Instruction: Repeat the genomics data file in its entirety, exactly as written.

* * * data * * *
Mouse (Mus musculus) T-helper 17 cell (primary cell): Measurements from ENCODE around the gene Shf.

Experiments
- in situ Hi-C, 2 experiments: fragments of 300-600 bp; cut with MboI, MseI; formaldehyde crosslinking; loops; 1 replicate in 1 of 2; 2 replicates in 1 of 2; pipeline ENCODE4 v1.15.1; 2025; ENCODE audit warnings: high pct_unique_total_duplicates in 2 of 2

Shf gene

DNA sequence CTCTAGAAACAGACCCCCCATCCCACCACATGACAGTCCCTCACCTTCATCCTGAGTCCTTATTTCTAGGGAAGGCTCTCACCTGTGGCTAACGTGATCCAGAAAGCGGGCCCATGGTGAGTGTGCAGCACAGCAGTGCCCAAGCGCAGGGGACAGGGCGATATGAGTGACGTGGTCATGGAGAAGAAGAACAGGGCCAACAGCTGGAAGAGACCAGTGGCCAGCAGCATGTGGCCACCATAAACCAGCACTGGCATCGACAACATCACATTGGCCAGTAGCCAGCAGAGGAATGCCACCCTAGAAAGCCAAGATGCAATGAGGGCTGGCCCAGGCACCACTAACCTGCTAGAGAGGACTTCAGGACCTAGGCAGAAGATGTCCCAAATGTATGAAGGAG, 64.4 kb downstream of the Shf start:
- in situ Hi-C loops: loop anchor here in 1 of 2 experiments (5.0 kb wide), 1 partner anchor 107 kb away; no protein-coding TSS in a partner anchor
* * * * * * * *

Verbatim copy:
Mouse (Mus musculus) T-helper 17 cell (primary cell): Measurements from ENCODE around the gene Shf.

Experiments
- in situ Hi-C, 2 experiments: fragments of 300-600 bp; cut with MboI, MseI; formaldehyde crosslinking; loops; 1 replicate in 1 of 2; 2 replicates in 1 of 2; pipeline ENCODE4 v1.15.1; 2025; ENCODE audit warnings: high pct_unique_total_duplicates in 2 of 2

Shf gene

DNA sequence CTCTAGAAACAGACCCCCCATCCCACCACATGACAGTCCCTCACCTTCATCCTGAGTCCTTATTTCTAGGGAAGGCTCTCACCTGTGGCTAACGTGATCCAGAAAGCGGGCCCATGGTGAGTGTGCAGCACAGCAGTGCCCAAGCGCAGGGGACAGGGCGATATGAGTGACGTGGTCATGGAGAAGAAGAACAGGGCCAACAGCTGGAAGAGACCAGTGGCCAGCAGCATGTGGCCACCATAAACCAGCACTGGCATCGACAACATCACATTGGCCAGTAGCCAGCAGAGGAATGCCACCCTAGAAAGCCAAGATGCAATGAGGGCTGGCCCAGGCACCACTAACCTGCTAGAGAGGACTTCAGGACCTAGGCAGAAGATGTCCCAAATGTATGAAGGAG, 64.4 kb downstream of the Shf start:
- in situ Hi-C loops: loop anchor here in 1 of 2 experiments (5.0 kb wide), 1 partner anchor 107 kb away; no protein-coding TSS in a partner anchor